IPP technology chosen for ITER
New type of heating for the ITER fusion test reactor / ten times as hot as the sun
A new type of high-frequency ion source developed at Max Planck Institute of Plasma Physics (IPP) in Garching near Munich has been chosen to heat the plasma of the ITER fusion test device.
This was now decided, after a unanimous recommendation was made by the international body of experts responsible for changes of plan. “For IPP this is a great success crowning many years of development work”, as division head Dr. Eckehart Speth was happy to announce (see IPP press release 13/05 "Eine Heizung für den Fusionstestreaktor ITER" (in German language)).
The ITER (Latin for “the way”) test device is the next major step in international fusion research. Construction of the device is to commence at Cadarache, France, in the coming year in a cooperation comprising seven partners – Europe, Japan, USA, Russia, China, India and South Korea. With a generated fusion power of 500 megawatts – ten times as much as will be needed to heat the plasma beforehand – ITER is to demonstrate that an energy-yielding fusion fire is possible.
Like the sun, a fusion power plant is to derive energy from fusion of atomic nuclei. For this purpose the fuel – an ionised low-density gas, a “plasma” – has to be successfully confined in a magnetic field cage without touching the vessel wall and heated to temperatures of over 100 million degrees. In ITER about half of this is to be accomplished with “neutral particle heating”: Fast hydrogen atoms injected into the plasma transfer their energy to the plasma particles on colliding with them. Today’s devices can thus attain many times the sun’s temperature at the press of a button. The ITER large-scale device, however, imposes new requirements on the established procedure: For example, the particles have to be three to four times faster than hitherto so that they can penetrate deep enough into the voluminous plasma.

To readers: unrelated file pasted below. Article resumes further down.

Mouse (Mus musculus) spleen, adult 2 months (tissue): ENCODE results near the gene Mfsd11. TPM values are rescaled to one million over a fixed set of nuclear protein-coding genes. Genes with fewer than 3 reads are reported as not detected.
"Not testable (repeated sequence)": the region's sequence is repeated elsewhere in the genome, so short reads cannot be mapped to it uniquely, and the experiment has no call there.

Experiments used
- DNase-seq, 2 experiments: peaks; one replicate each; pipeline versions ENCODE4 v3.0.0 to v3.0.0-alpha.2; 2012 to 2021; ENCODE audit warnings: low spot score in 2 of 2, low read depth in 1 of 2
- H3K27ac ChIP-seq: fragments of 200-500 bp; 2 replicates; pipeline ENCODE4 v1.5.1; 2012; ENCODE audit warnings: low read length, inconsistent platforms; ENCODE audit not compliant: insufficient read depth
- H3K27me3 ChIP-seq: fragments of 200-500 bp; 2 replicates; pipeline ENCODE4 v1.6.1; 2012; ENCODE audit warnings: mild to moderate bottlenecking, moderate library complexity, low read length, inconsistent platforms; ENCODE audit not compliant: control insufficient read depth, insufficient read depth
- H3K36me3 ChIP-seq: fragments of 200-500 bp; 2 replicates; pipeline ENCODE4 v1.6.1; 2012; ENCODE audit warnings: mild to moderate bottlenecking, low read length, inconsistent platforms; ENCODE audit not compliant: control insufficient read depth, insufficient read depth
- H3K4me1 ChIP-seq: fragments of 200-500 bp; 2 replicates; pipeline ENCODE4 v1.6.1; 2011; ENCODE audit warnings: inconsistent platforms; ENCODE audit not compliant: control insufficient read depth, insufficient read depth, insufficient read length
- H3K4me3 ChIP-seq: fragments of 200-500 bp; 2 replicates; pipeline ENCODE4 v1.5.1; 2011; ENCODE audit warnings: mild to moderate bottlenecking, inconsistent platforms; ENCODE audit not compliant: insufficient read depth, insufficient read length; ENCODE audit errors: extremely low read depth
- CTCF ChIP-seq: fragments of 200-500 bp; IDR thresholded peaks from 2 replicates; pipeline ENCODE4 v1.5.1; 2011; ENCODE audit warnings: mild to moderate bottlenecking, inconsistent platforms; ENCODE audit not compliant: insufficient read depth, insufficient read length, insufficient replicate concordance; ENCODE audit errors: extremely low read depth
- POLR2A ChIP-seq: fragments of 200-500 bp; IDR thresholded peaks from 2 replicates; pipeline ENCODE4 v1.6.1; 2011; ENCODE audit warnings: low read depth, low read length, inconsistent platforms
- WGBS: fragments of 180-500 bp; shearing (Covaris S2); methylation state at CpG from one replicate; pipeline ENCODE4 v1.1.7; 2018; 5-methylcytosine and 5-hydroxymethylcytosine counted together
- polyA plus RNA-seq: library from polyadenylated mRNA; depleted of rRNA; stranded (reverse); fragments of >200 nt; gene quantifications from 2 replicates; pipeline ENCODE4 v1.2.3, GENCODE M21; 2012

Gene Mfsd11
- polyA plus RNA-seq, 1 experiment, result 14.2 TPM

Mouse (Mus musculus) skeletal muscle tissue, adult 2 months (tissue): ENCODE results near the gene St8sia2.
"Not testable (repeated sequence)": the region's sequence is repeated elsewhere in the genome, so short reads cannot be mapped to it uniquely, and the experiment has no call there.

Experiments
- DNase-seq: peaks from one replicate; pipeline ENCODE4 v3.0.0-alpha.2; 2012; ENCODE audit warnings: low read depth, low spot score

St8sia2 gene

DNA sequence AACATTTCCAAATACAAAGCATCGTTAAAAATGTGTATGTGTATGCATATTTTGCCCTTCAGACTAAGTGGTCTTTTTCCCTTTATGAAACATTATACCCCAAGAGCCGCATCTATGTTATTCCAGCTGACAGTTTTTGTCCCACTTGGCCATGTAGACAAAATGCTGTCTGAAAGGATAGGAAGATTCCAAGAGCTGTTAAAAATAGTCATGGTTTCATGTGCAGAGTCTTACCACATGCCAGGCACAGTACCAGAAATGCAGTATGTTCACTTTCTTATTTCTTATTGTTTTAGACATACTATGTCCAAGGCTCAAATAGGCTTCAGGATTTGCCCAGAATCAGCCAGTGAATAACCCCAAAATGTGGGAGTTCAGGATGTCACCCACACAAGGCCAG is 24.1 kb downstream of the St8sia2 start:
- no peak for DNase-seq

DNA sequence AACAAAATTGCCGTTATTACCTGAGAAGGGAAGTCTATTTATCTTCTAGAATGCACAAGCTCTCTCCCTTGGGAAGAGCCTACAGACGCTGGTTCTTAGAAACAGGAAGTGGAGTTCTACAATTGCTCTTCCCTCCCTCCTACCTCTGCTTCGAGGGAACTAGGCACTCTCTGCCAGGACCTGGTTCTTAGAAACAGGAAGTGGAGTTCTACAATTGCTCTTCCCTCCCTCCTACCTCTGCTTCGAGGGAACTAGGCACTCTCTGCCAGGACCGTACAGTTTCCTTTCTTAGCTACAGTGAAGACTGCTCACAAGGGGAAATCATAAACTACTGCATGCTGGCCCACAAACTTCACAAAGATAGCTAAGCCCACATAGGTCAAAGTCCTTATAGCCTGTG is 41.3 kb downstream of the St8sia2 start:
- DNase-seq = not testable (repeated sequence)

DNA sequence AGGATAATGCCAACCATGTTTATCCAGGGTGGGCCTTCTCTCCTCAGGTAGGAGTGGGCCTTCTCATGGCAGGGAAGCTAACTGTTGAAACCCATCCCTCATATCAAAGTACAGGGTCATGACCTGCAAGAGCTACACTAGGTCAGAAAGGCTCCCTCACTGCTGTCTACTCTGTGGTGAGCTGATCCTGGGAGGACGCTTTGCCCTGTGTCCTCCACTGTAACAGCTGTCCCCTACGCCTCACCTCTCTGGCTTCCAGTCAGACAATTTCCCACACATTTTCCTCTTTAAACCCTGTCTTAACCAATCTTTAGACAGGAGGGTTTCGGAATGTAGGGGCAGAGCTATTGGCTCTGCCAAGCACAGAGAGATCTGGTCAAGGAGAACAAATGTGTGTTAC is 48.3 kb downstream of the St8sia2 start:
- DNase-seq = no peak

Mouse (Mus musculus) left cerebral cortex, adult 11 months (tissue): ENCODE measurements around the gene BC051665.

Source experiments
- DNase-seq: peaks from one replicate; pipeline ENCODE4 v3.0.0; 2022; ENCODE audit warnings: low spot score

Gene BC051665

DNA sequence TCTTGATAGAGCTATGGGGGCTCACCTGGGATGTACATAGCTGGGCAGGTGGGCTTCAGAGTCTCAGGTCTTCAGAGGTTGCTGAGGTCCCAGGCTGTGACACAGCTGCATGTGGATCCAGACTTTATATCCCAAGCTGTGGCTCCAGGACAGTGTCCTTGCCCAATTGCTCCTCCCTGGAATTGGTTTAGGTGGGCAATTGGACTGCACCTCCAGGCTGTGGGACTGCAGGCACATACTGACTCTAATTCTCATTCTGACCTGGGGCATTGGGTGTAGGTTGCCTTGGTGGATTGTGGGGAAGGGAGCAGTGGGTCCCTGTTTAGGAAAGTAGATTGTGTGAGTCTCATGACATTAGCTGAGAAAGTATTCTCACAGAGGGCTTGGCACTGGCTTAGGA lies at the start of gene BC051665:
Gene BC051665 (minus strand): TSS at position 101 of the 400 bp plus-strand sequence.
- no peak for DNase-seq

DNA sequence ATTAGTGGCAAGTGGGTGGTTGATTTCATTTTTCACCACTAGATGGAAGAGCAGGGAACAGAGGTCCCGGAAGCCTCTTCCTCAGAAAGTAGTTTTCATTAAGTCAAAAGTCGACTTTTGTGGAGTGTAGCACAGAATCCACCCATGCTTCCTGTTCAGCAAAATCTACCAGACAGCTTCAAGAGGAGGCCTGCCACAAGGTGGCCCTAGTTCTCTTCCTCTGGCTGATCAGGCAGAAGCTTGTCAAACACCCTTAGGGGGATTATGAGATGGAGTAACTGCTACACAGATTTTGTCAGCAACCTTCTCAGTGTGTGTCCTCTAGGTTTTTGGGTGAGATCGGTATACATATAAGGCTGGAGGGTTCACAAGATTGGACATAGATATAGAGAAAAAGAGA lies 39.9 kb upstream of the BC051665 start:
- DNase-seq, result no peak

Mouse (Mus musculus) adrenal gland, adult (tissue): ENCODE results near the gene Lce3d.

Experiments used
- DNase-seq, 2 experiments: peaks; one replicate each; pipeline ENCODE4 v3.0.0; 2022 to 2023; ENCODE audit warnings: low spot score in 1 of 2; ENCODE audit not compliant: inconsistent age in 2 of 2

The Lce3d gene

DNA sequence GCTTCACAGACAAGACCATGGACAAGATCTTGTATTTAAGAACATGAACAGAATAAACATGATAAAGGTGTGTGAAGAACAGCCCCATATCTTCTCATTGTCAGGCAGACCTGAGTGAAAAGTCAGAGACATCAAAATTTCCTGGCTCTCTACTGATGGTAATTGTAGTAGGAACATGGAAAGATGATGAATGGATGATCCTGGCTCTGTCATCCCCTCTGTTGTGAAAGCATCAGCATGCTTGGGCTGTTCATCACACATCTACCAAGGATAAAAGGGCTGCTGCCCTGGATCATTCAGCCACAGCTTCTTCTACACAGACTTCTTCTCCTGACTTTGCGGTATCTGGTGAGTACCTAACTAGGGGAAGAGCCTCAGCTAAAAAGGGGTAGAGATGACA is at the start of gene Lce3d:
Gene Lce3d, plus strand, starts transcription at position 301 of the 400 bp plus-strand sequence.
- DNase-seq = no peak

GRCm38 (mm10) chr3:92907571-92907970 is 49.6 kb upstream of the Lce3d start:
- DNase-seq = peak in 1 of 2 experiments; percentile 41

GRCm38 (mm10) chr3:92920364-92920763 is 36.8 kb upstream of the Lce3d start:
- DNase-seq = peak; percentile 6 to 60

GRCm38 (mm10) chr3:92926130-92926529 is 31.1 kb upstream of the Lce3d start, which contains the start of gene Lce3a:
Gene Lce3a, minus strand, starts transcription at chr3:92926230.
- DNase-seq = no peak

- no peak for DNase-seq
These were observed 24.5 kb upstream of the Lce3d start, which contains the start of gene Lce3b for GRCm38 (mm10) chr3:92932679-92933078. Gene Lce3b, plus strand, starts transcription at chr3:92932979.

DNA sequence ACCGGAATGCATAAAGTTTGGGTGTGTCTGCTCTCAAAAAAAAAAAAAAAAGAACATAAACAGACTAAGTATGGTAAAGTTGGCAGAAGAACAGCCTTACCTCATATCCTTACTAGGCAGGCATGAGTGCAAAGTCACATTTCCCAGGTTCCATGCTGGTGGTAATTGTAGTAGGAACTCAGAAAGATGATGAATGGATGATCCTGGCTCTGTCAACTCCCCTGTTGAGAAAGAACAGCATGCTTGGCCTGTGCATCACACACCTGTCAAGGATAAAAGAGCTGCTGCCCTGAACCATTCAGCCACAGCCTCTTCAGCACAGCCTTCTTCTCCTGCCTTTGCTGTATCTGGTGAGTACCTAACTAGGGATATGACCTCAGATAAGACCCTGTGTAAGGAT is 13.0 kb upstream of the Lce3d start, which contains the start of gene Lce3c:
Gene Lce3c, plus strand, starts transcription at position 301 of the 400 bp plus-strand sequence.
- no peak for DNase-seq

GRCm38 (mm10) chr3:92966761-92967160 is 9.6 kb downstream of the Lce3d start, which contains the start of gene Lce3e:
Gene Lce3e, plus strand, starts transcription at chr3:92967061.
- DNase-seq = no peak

In view of these increased requirements the heating method developed at IPP affords appreciable advantages over the solutions available to date. The new source – an achievement for which the team around Dr. Speth was awarded the Erwin Schrödinger Prize of the Helmholtz Association in 2006 – is, for example, particularly robust and needs little maintenance. Since 2002 IPP has been further developing the original version of the source, successfully operated in IPP’s ASDEX Upgrade experiment since 1995, to make it satisfy ITER’s requirements. The results achieved on three test rigs at IPP have now convinced the ITER team: “New technique takes time to assert itself”, as Dr. Speth puts it. But the development work has not come to an end with the decision now taken. A further test rig for a source half the size of that for ITER is to be built shortly at IPP. This is to check whether the particle beam can meet the requirements for ITER. The system in the original size is then to be investigated by Italy’s ENEA fusion institute at Padua.